Cruz and Brenneman advocated a balance between sports and studies.

"School and sport, make sure you do them both ... develop a focus," said Cruz. Brenneman disclosed he had been a Spanish teacher in high school before opening the floor to questions.
[+] EnlargeWilson Park Apartments
Ed Mulholland for ESPN.comThe Wilson Park Apartments have benefited from Harold Reed's goodwill contributions to the community.

These kids were bright and engaging, but in their body language, you could see they were fighters -- off duty, that is.

"Can you kick people's teeth out?"

"Why did you stop teaching Spanish, what do the kids do now?"

"Do you get afraid being a fighter?"

"How do you compare to Captain America?" Plenty of hilarity.

Reed invited retired nine-time NBA All-Star Dominique Wilkins to the Wilson Park project some time ago. He was a huge hit with the kids, but so too were the fighters. They speak the same language. One of the juniors, Darick Plummer, 11, admits his first love is basketball, but he was impressed with the two UFC fighters. "I thought they'd be mean ... but they were cool."

When the fighters packed up and went home, the older kids had to sustain their mission. You could see there was a respect for the two UFC fighters from the older kids, who will spread the same word in their communities.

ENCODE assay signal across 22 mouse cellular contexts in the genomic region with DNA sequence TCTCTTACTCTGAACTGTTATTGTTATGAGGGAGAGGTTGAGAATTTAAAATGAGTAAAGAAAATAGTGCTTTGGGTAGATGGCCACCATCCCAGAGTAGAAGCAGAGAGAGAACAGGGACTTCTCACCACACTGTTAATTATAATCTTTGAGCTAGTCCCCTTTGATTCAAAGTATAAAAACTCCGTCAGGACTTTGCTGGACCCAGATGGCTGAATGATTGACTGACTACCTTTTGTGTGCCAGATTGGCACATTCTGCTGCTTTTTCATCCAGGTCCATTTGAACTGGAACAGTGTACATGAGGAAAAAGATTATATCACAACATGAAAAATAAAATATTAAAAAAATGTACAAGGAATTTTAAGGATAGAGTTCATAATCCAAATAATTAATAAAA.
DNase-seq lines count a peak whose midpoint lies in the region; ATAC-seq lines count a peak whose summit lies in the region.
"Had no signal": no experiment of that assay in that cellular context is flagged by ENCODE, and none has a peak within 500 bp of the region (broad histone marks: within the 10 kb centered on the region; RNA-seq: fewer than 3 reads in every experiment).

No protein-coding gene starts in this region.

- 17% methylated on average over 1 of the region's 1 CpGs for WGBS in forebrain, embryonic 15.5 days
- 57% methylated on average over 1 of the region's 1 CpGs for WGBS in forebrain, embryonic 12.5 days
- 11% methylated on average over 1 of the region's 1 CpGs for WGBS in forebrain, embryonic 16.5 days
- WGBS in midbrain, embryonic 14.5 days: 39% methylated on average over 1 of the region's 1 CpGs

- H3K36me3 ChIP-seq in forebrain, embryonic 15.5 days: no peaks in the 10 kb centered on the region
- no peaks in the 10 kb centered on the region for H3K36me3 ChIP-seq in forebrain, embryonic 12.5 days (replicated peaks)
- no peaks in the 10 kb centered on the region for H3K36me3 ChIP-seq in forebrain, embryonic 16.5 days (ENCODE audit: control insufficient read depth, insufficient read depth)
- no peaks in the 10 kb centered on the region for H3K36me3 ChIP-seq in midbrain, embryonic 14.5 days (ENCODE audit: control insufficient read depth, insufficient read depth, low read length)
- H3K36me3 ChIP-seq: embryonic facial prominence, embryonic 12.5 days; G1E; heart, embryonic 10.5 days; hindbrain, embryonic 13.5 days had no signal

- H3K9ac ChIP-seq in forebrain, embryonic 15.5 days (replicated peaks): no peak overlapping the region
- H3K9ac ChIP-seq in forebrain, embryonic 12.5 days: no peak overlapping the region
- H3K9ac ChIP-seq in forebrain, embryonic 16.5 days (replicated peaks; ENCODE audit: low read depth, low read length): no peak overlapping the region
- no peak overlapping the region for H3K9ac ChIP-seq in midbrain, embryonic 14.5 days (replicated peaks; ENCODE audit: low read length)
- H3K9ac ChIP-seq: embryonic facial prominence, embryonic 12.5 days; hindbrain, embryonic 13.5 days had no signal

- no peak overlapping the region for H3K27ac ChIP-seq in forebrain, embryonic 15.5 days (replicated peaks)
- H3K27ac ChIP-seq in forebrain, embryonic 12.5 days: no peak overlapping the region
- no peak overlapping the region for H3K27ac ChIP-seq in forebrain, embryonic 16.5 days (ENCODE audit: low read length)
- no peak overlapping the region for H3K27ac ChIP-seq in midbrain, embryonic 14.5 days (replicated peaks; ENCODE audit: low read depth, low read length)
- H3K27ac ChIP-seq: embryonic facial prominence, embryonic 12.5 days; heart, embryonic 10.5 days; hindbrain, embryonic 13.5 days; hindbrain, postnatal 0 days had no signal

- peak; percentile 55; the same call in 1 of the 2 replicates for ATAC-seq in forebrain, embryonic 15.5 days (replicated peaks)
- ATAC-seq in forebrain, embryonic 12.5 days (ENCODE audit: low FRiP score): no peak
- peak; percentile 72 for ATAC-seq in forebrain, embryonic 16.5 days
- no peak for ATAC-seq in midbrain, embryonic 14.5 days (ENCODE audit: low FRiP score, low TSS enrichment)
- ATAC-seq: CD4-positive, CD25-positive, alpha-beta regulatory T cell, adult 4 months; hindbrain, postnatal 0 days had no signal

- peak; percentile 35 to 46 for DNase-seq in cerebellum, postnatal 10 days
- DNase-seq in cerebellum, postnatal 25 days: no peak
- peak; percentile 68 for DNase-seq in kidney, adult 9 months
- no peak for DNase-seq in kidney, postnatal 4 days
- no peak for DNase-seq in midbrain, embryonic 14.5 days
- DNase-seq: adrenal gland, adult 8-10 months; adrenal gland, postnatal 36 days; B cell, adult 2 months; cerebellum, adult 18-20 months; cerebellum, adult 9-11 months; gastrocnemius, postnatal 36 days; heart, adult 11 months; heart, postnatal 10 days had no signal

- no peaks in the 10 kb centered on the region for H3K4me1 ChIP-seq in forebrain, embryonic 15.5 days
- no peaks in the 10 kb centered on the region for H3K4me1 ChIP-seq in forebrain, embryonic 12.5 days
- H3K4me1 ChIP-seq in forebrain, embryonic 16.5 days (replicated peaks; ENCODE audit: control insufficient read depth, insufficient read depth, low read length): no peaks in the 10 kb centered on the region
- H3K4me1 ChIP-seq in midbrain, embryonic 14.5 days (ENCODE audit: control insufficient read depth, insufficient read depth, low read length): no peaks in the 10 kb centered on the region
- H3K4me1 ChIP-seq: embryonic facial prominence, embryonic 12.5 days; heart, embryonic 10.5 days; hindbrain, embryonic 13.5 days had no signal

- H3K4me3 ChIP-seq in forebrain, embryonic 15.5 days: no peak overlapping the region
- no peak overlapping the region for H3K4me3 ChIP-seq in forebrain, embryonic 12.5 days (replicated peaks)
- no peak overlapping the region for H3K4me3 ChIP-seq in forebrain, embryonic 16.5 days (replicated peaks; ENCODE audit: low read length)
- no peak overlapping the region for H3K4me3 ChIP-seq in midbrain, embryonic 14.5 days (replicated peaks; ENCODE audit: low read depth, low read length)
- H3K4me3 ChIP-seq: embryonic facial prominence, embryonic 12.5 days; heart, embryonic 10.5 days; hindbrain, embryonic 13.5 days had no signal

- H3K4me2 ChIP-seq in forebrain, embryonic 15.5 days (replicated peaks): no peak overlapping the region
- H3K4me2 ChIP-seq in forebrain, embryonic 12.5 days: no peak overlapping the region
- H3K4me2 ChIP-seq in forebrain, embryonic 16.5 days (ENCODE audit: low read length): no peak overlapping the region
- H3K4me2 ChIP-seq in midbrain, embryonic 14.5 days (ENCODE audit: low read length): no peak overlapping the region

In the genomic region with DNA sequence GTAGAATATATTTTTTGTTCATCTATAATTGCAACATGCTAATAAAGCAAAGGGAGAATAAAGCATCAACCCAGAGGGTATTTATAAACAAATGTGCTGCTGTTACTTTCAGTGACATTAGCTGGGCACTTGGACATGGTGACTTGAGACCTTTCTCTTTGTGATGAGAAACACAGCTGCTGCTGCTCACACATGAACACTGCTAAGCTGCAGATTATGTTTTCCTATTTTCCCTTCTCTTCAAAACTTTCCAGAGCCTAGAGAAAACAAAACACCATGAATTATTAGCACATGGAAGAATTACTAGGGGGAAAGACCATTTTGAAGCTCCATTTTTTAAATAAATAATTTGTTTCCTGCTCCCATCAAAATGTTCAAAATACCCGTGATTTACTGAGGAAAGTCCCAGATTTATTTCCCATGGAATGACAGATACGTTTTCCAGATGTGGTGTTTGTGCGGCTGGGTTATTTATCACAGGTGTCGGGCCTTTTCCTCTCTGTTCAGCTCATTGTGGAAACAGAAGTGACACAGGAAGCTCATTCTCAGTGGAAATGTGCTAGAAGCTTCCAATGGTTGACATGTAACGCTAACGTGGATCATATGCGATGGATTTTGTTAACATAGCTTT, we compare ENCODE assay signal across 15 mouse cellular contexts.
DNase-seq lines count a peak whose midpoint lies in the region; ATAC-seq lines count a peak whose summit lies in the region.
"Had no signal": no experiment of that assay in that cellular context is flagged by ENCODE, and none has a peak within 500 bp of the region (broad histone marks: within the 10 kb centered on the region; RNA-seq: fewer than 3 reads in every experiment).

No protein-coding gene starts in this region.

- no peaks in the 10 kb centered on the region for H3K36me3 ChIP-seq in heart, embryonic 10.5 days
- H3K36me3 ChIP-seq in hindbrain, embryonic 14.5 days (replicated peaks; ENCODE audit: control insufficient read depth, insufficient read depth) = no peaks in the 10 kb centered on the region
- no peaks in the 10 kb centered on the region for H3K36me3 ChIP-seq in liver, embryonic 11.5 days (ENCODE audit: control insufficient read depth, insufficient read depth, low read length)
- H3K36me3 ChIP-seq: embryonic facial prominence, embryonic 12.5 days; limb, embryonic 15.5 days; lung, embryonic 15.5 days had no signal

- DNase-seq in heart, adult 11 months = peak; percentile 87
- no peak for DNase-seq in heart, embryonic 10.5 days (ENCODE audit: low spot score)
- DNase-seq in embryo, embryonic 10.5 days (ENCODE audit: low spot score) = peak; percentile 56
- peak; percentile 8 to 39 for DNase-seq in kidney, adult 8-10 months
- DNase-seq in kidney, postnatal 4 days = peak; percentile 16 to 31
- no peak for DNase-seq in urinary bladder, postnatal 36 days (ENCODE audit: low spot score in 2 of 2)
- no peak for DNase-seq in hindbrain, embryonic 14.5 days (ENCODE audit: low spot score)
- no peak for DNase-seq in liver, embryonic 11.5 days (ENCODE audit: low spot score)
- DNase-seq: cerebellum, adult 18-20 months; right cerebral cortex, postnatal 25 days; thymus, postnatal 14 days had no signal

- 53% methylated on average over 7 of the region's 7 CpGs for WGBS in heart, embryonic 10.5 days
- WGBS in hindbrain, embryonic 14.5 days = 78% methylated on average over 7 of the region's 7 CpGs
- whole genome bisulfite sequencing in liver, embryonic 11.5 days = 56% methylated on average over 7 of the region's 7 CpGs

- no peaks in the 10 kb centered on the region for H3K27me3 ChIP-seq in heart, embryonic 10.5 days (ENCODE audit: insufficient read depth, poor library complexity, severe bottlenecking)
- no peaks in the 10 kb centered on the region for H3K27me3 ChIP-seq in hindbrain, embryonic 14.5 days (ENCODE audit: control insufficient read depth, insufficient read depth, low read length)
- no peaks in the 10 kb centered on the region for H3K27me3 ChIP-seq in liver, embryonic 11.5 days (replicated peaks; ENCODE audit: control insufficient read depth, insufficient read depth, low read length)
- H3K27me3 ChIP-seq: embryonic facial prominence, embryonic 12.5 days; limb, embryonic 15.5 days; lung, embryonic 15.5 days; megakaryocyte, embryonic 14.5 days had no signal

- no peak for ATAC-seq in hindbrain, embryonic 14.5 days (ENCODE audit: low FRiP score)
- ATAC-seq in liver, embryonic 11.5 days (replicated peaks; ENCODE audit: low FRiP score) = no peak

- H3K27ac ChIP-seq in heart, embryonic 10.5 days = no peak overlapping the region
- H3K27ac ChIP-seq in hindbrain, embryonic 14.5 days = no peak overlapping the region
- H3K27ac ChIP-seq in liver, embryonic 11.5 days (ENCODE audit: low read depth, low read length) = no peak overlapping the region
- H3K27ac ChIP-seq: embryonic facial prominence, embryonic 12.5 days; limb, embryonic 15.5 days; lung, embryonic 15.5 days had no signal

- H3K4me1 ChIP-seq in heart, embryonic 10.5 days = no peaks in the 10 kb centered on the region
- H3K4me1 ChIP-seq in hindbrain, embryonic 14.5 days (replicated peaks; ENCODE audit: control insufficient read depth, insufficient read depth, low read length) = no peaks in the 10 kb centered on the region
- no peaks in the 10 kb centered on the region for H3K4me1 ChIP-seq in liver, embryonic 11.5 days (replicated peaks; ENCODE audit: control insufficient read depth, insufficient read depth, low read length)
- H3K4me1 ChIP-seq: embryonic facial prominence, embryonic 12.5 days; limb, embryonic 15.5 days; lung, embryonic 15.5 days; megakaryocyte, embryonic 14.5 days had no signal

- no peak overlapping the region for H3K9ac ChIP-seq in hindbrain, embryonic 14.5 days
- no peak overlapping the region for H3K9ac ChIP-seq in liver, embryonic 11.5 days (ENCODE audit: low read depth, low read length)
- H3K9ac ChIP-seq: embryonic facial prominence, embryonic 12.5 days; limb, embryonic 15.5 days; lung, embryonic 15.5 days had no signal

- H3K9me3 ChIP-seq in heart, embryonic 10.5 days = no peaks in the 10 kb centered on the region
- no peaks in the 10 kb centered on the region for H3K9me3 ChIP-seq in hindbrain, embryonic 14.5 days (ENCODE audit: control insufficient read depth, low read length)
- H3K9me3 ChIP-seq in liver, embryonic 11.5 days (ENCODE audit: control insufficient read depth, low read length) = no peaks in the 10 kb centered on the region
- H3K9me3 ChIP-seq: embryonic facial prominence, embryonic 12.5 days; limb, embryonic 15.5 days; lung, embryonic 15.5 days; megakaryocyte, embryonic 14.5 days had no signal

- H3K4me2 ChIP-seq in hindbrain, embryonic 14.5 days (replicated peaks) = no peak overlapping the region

"The kids were impressed. You could see that. The fighters presented themselves very well," said Reed.

"It has taken four years to create a culture here, and some of the teens here would be dead now if we weren't doing this. Some of them carry guns to protect themselves. There are warring factions here. This is a sanctuary from those gangs. They cease to be that. Stern but fair ... "

After our time spent in the inner-city projects, in a cab headed toward downtown Philadelphia, Cruz discussed how the visit made him reflect on his own life path. In Tucson, Ariz., he had grown up on the divide, dancing between “the good” and “the bad” sides of town. There are those who have no choice. He'd seen some of them at Wilson Park.

"The greatest lesson in life is realizing that whoever you are fighting, whoever you are up against, the greatest battle is with yourself," Cruz said. "I hope some of the kids in the Wilson Park project get to see that themselves."

We made our excuses and left. But MMA just made a new bunch of friends.